Please sir, I want some more……


For some children living in Powell River, the 1860s story of Oliver Twist going to bed hungry isn’t far from their own truth. Things haven’t changed a great deal for kids around the world where poverty is concerned. In fact at home in BC, the rate of child poverty is growing, and has now climbed above the national average.

Powell River Voices is concerned about these provincial statistics; obviously Powell River is not exempt. “Somehow child poverty seems to be off the radar,” said PR Voices spokesperson Murray Dobbin. “It’s never the focus of adult conversation. But things are getting worse and worse for children. How is it that we’ve allowed this to happen?”

Years after the House of Commons passed a resolution to eliminate child poverty in Canada the rate in BC climbed from 15.5 per cent in 1989 to 20.6 per cent in 2012. Translated into day to day terms: One in four children lives in poverty in Powell River. One in four children goes to school without adequate clothing or school supplies in our school district. One in four children goes without extra curricular activities, or services, that other children take for granted in our community. One in four children lives below the radar somewhere in your neighbourhood.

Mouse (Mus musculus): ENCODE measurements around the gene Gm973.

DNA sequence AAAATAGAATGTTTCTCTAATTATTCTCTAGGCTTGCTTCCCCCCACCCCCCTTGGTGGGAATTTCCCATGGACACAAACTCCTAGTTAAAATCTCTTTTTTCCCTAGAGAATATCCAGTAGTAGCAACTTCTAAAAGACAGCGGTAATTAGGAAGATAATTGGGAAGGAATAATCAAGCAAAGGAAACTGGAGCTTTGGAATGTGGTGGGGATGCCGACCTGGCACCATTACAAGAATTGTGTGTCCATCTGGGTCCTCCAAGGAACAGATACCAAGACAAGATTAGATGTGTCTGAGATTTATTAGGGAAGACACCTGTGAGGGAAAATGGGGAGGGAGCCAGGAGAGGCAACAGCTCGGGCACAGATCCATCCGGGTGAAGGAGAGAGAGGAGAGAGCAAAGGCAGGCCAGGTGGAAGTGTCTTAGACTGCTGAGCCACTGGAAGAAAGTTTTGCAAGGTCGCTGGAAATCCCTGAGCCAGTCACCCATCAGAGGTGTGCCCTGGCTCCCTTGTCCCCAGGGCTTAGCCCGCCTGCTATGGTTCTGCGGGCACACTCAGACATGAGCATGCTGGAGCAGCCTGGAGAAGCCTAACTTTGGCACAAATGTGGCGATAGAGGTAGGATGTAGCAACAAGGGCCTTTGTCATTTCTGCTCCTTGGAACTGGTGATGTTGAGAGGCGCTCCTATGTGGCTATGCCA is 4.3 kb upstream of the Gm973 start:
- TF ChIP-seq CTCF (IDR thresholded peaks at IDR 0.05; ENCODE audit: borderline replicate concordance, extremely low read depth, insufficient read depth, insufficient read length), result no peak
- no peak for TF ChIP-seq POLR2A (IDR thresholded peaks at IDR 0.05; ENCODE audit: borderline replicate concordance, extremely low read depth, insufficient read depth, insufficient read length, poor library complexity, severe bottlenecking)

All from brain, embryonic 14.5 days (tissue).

On Tuesday, March 1st, starting at 7:00 pm, Powell River Voices will host a public conversation on the issue of child poverty at the United Church Hall with guests:

  • Adrienne Montani – Provincial Coordinator, First Call: BC Child and Youth Advocacy Coalition;
  • Lyn Adamson – Executive Director, Powell River Employment Program Society; and
  • Russell Brewer – Powell River City Councillor

Residents are invited to join the panelists and resource people in discussions on housing, food security, youth services, provincial downloading and more, to begin a campaign to challenge child poverty. Admission by donation. For more information,


This entry was posted in BC, Education, Environment, Environment, Food, Food & Dining, Health, History, Lifestyle, Lifestyle & Health, Local, News, Politics, Tla'amin and tagged . Bookmark the permalink.

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